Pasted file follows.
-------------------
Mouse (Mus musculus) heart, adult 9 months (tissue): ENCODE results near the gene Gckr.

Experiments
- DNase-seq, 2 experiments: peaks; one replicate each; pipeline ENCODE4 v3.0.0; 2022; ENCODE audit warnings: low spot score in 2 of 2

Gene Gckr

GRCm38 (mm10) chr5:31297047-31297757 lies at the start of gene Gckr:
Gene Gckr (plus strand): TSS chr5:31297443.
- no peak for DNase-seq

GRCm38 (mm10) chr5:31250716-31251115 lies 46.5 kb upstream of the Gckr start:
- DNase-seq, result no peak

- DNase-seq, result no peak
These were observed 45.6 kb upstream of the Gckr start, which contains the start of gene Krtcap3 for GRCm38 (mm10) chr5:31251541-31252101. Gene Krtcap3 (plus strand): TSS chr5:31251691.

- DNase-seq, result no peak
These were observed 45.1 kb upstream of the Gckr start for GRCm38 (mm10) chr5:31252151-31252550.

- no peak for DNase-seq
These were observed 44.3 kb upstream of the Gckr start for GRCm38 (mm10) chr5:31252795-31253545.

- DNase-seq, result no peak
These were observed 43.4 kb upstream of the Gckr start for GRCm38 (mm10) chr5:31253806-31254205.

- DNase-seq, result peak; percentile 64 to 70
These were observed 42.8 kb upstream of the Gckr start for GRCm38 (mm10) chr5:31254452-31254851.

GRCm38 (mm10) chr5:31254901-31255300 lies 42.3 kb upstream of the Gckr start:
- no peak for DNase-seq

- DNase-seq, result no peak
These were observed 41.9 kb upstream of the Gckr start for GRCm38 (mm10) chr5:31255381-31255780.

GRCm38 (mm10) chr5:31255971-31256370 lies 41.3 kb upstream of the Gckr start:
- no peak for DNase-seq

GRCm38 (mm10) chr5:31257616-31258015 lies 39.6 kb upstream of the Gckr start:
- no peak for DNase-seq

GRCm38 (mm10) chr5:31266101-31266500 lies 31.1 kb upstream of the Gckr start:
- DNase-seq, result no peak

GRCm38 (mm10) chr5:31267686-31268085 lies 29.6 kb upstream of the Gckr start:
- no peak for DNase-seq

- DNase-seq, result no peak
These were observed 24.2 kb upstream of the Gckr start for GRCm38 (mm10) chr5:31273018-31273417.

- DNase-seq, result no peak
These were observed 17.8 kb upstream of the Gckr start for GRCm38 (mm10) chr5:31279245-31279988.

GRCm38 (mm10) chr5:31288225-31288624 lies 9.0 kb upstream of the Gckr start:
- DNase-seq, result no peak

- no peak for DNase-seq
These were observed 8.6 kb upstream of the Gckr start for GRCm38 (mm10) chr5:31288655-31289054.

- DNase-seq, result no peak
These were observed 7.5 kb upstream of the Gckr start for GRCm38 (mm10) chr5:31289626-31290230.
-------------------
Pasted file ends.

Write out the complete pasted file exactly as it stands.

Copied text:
Mouse (Mus musculus) heart, adult 9 months (tissue): ENCODE results near the gene Gckr.

Experiments
- DNase-seq, 2 experiments: peaks; one replicate each; pipeline ENCODE4 v3.0.0; 2022; ENCODE audit warnings: low spot score in 2 of 2

Gene Gckr

GRCm38 (mm10) chr5:31297047-31297757 lies at the start of gene Gckr:
Gene Gckr (plus strand): TSS chr5:31297443.
- no peak for DNase-seq

GRCm38 (mm10) chr5:31250716-31251115 lies 46.5 kb upstream of the Gckr start:
- DNase-seq, result no peak

- DNase-seq, result no peak
These were observed 45.6 kb upstream of the Gckr start, which contains the start of gene Krtcap3 for GRCm38 (mm10) chr5:31251541-31252101. Gene Krtcap3 (plus strand): TSS chr5:31251691.

- DNase-seq, result no peak
These were observed 45.1 kb upstream of the Gckr start for GRCm38 (mm10) chr5:31252151-31252550.

- no peak for DNase-seq
These were observed 44.3 kb upstream of the Gckr start for GRCm38 (mm10) chr5:31252795-31253545.

- DNase-seq, result no peak
These were observed 43.4 kb upstream of the Gckr start for GRCm38 (mm10) chr5:31253806-31254205.

- DNase-seq, result peak; percentile 64 to 70
These were observed 42.8 kb upstream of the Gckr start for GRCm38 (mm10) chr5:31254452-31254851.

GRCm38 (mm10) chr5:31254901-31255300 lies 42.3 kb upstream of the Gckr start:
- no peak for DNase-seq

- DNase-seq, result no peak
These were observed 41.9 kb upstream of the Gckr start for GRCm38 (mm10) chr5:31255381-31255780.

GRCm38 (mm10) chr5:31255971-31256370 lies 41.3 kb upstream of the Gckr start:
- no peak for DNase-seq

GRCm38 (mm10) chr5:31257616-31258015 lies 39.6 kb upstream of the Gckr start:
- no peak for DNase-seq

GRCm38 (mm10) chr5:31266101-31266500 lies 31.1 kb upstream of the Gckr start:
- DNase-seq, result no peak

GRCm38 (mm10) chr5:31267686-31268085 lies 29.6 kb upstream of the Gckr start:
- no peak for DNase-seq

- DNase-seq, result no peak
These were observed 24.2 kb upstream of the Gckr start for GRCm38 (mm10) chr5:31273018-31273417.

- DNase-seq, result no peak
These were observed 17.8 kb upstream of the Gckr start for GRCm38 (mm10) chr5:31279245-31279988.

GRCm38 (mm10) chr5:31288225-31288624 lies 9.0 kb upstream of the Gckr start:
- DNase-seq, result no peak

- no peak for DNase-seq
These were observed 8.6 kb upstream of the Gckr start for GRCm38 (mm10) chr5:31288655-31289054.

- DNase-seq, result no peak
These were observed 7.5 kb upstream of the Gckr start for GRCm38 (mm10) chr5:31289626-31290230.